Standard Guitar Tuning – A New Way!

Even after almost a quarter century of playing guitar, you can learn some new stuff along the way.  If you keep looking, there’s always something new to learn on the guitar.

Recently I learned about a tuning technique I’d never thought of before.

One of the big problems with the guitar is that it’s not a perfectly tuned instrument.  Really, no instrument is, because equal tempered tuning is just a little bit off in a lot of places.  On the guitar, the B string in particular can be a nasty bugger to get right.  This technique of standard guitar tuning really seems to nail it pretty well.

I first tried it on an old beater guitar (with terrible intonation) that I keep next to my desk for plunking on when I should be doing something more productive.  And I’ll tell ya, that’s the best that guitar has sounded in ages.  And of course, on my main guitar it tuned up even better.

30 Day Guitar ChallengeThe main advantage here isn’t that your guitar will be tuned better (though it will), but it will be tuned FASTER.  Way less time futzing around fixing stuff with this system.

But wait, you say… Doesn’t an electronic guitar tuner do the job just fine?  They do ok, but not great.  I find that most tuners will get you in the ballpark of “in tune”, but there’s too much leeway for them to be really effective.  With a little practice your ear will be much more accurate than a tuner.

I suggest tuning up with the tuner, then fine tuning your guitar by ear to really get it sounding good.
If you’ve not tuned your guitar by ear before, let me explain what you should be listening for.  When you’re trying to match two notes, listen for the waver (or beating) to go away.  When two notes are in tune the graph of the two sound waves match and look like one wave (Line A).

Music sine wave interferenceWhen the notes don’t match, the two waves criss-cross each other causing constructive and destructive interference.  Wave A plus Wave B equals that crazy mess in Wave C.  In simple terms that makes the volume of the note go up and down like messing with the volume knob on a stereo.

Listen to these three audio examples. The first is two notes out of tune and you’ll hear the beats like a fast waver in the sound.  The second example has the notes closer together, but not yet in tune.  You’ll notice the beats are still there, but slower.  The third example has the two notes in tune and you’ll hear that there are no longer any beats.  I’ve also included the waveforms so you can see visually what “out of tune” and “in tune” sound like.

Sound Wave of Out of Tune Guitar Notes

Sound Wave of Nearly In Tune Guitar Notes

Sound Wave of In Tune Guitar Notes

Next, we’ll be using natural harmonics for this system, so let’s make sure you know how to play those.
Go to the 12th fret of any of your strings.  Touch the string right over the 12th fret, not behind it like normal.  Do not press down on the string like you would for a fretted note.  Just touch the string.  Now pluck that string and you’ll get a bell-like tone out of it.  That’s called a natural harmonic.  There are other frets on the neck you can get those: 5th, 7th, 9th, 19th, 24th.  We’ll just be using the 12th fret for our tuning system here.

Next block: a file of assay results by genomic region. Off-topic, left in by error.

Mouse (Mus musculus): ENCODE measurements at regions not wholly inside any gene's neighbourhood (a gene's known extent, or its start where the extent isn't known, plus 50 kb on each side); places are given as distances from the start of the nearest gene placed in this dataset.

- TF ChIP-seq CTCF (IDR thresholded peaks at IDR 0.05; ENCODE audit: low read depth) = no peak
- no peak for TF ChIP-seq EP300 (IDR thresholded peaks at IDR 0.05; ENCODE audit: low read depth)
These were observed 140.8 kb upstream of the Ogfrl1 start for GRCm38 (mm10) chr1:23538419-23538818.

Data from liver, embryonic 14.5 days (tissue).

Ok, here we go…

First, tune your 1st string (high E) with a tuner, piano, other guitar, pitch pipe, whatever.  You need to get your first note from another source unless you have perfect pitch.  And if you do have perfect pitch you probably don’t need this article in the first place.  Most of us don’t, so don’t sweat that.

– Play the 12th fret harmonic of your 2nd string.  Compare that to the regular fretted B at the 7th fret of your 1st string.  Those notes should match.  Tune the 2nd string with the harmonic ringing to match the 1st string B.  Again, listen for those beats.  As you’re tuning they should slow down and then disappear.  If they get faster, you’ve gone too far or in the wrong direction.  Slower means you’re getting warmer.  Faster means you’re getting colder.

You’ll probably have to turn the tuning peg with your right hand while holding down the first string fretted note with your left.  A bit awkward at first, but you’ll figure out the angle that works for you.  It’s easiest to tune while both notes are ringing, so do your best on this one.

– Next, play the 12th fret harmonic of the 3rd string and match that to the G on your first string, 3rd fret.  Same deal, listen for those beats to go away.

– Play the 12th fret harmonic of the 4th string and match that to the D on your 2nd string, 3rd fret.

– Play the 12th fret harmonic of the 5th string and match that to the A on your 3rd string, 2nd fret.

– Play the 12th fret harmonic of the 6th string and match that to the E on your 4th string, 2nd fret.

E5 guitar ChordAt this point your guitar should be pretty well in tune.  To check it out, play a E5 chord (see left) at the 7th fret and combine it with the open 1st, 2nd, and 6th strings.  If that doesn’t sound in tune, it may need a little more tweaking.

Just like anything else on guitar, tuning takes some practice.  But in this case you’re training your ears rather than your fingers.  As your critical listening skills get better you’ll be able to tune up in a flash.

This guitar tuning system originally comes from The Acoustic Guitar Bible by Eric Roche <amazon link> and I was turned onto it by Tom Moore while surfing around Quora the other day.

There are other tuning techniques of course, including the 5th fret to open string system and the 5th fret harmonic to the 7th fret harmonic system, but I really have found this system to eliminate a lot of the problems associated with standard tuning a guitar.

Happy tuning!

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